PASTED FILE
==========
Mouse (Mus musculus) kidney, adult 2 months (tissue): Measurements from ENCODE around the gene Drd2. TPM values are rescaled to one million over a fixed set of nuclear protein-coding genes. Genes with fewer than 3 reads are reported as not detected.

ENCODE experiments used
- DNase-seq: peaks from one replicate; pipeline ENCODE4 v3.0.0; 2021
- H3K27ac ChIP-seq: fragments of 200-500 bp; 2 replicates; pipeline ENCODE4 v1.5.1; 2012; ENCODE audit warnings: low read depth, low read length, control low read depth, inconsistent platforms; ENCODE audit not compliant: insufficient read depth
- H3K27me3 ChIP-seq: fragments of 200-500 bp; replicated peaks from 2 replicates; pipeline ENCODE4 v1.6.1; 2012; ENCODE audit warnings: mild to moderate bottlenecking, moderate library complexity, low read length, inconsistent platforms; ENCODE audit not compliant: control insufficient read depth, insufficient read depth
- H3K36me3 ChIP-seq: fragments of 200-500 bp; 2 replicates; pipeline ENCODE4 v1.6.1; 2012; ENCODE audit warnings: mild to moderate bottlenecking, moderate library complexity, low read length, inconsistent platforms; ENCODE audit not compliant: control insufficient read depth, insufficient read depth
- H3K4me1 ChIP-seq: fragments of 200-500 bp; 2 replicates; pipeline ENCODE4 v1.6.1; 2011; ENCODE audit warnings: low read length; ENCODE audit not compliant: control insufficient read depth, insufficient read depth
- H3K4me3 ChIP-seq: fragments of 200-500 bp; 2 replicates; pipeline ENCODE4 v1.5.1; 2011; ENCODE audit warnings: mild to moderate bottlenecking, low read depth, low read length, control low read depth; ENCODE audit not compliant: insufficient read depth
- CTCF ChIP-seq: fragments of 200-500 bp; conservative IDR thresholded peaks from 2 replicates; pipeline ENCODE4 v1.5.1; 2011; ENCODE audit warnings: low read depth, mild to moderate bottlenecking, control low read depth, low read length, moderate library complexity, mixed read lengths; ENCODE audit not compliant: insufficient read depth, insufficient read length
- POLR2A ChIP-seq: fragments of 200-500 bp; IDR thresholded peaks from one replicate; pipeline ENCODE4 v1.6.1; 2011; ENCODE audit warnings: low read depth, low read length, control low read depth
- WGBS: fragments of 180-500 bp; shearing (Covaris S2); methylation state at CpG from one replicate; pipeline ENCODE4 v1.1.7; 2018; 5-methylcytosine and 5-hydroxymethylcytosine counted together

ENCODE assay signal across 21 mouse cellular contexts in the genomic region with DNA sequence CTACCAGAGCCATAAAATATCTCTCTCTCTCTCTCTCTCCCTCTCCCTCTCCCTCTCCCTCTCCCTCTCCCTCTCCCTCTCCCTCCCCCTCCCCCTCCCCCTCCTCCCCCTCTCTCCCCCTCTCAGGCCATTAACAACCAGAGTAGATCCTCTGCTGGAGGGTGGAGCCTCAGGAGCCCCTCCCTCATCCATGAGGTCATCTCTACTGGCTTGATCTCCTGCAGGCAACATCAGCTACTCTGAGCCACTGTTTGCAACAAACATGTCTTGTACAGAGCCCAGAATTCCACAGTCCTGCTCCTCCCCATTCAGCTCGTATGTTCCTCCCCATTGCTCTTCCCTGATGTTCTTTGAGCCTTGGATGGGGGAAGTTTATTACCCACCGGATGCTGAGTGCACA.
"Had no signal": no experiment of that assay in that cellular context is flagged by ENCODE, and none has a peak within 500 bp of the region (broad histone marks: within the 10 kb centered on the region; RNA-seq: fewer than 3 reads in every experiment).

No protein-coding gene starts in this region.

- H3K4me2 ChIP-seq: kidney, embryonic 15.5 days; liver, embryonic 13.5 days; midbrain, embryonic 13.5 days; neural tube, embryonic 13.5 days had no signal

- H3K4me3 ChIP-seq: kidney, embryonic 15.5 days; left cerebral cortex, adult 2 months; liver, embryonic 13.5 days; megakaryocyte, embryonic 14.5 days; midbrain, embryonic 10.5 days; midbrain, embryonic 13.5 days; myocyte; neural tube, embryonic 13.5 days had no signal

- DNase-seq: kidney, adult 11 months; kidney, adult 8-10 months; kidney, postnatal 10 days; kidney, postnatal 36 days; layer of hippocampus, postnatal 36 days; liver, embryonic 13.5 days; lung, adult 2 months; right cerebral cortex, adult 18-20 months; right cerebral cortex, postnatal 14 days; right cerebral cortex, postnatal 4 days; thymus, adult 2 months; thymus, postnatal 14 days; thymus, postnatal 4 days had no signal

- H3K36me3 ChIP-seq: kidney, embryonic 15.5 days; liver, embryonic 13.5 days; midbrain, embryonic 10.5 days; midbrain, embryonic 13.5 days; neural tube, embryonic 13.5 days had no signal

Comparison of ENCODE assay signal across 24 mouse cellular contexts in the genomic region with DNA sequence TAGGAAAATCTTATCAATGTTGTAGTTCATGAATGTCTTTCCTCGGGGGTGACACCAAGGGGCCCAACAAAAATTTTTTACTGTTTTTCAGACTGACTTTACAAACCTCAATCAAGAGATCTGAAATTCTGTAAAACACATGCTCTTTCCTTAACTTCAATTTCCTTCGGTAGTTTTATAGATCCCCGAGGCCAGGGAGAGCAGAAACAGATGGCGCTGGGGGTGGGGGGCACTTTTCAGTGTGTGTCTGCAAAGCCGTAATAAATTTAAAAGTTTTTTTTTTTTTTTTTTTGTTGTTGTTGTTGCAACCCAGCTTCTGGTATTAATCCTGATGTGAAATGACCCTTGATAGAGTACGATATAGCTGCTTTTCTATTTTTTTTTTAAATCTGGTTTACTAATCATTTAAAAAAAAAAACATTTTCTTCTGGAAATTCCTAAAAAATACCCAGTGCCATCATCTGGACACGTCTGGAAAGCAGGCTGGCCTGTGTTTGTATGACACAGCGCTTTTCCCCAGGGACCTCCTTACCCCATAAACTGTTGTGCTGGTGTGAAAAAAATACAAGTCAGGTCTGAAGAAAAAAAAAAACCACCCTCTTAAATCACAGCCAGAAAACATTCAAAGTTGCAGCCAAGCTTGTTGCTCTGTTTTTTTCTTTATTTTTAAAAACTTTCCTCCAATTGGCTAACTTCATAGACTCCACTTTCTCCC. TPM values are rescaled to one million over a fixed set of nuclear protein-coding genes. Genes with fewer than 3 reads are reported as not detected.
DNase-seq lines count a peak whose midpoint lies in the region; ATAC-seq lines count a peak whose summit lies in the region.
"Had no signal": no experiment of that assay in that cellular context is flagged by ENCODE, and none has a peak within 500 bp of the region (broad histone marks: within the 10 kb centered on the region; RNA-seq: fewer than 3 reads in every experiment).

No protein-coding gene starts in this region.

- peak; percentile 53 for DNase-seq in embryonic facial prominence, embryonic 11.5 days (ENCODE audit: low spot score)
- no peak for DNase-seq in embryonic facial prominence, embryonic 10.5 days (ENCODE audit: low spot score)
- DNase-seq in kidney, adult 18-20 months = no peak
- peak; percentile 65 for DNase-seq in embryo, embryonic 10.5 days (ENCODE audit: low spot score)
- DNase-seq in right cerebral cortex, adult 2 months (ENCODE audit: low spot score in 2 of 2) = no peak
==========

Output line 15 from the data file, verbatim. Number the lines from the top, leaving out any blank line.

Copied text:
- H3K4me2 ChIP-seq: kidney, embryonic 15.5 days; liver, embryonic 13.5 days; midbrain, embryonic 13.5 days; neural tube, embryonic 13.5 days had no signal